Another curiosity about the trial is that, according to Bulgarian legal procedure, it is possible for a civil claim to be heard along with a criminal trial.  So Monov’s parents – his father was highly placed politically and knows how things work – and Antoan Zahariev – the guy who was injured – they participated in the criminal trial, they participated as civil claimants seeking damages. They were allowed to call witnesses; they were allowed to vet evidence being tendered. Their participation seriously skewed the way the trial ran and, importantly for today’s purposes, those people ultimately obtained a judgement for damages for the equivalent of hundreds of thousands of Australian dollars because of the loss of their son (on the part of the Monovs) and because of physical injury (on the part of Zahariev).

A minor thing, but perhaps important, is that all the boys said that Monov, the guy who died, had not been drinking to any significant extent and was not affected by alcohol. But when the autopsy was performed he was found to have a blood alcohol level of 0.29, which is close to fatal.  Most people can’t stand up when they’re 0.29 and of course that leaves open the very real possibility that he fell onto Jock’s knife, no matter how. It is clearly possible that a person with that level of alcohol could have fallen on the knife instead of being the victim of an attack.

Curiously, the court accepted evidence that the stabbing had happened with great force and reasoned that it must therefore have been wilful and deliberate. But it surpasses understanding how anyone could say whether the knife had moved swiftly or Monov had stumbled heavily: either could be the explanation for the apparent force with which the knife entered the body.

Now the involvement of Jock’s father Simon has been quite remarkable. He’s been over there I think 30 something times. The trial extended over more than a year with 19 hearings, some of them aborted because witnesses didn’t turn up.  One hearing was aborted because a member of the judicial panel was on holidays. Simon had to go over there and then see there’s nothing happening on that day and then come back.

People criticise our legal system.  Boy, they should see the system there.

It has obviously been profoundly distressing for Simon and his family on every possible level including the amount it’s cost him to keep going back and forth, quite apart from paying the compensation.  And the reason for us coming together today is to try and help the family deal with the cost that has been incurred in defending him as well as the very real desire to bring him back to Australia.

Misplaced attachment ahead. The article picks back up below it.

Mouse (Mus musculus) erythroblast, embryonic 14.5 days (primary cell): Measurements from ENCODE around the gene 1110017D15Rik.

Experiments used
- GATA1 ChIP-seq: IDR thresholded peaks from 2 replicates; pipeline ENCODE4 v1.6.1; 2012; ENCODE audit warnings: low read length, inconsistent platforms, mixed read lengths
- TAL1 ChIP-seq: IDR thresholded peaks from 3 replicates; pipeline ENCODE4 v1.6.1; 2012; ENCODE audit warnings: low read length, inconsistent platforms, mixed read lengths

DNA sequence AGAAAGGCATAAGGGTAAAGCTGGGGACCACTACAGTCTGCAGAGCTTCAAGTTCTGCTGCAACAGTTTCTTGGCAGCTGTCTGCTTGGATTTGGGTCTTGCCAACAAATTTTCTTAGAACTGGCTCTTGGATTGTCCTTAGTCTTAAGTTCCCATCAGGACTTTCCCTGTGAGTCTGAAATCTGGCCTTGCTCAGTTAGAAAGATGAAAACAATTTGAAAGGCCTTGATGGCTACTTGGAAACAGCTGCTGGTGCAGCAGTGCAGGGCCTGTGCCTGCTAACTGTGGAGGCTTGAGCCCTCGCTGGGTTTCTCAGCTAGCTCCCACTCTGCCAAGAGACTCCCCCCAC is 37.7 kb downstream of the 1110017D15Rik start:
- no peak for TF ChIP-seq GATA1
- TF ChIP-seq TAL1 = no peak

Jock was sentenced to 20 years.  The civil claimants, who were allowed to make submissions about penalty, wanted him to get life without parole. They were allowed to sit there and make that submission.  It was a curious submission when you think about it, because they were also seeking damages. If he had got life without parole, the prospect of them getting any damages from him would look pretty low because he can’t earn an income whilst he’s in prison. In any event, he got 20 years and a huge award of civil damages against him.

Not surprisingly, Jock’s family want him brought back to Australia under the Transfer of Prisoners Treaty that we have with various countries including Bulgaria.  The request for transfer was finally considered and refused in July this year. The Palfreemans and the Australian government are now appealing that decision. It is open for the Bulgarian Prosecutor General, who is charged with making the decision, to decide that Jock can now be transferred. However, before transfer can happen, if it is finally agreed to, the prisoner must pay court costs and compensation costs as directed at trial.  The one thing all of us can do to try and help get Jock back to Australia, to serve his sentence here rather than in a godforsaken, dilapidated prison in Sofia, the one thing we can do is help the family pay the civil damages award so that the government of Bulgaria will then consider the claim for a transfer to have him serve his sentence in Australia. It may need a bit of gutsy representation on Australia’s behalf from the Foreign Minister. Luckily it’s no longer Bob Carr, so who knows, there might be an outcome.

Reading this book brought powerfully to mind the observation made in King Lear – ‘As flies to wanton boys are we to the gods. They kill us for their sport.’

Jock could not have had a worse run of luck.  On my assessment of the evidence brought together in this book, [Every Parent’s Nightmare], I believe that Roma were attacked, that [Jock] felt very powerfully supportive of any minority group being picked on, he went to their aid and immediately found himself embroiled in a fight with the very people who had been attacking the Roma. He was doing the right thing. They attacked him. He defended himself.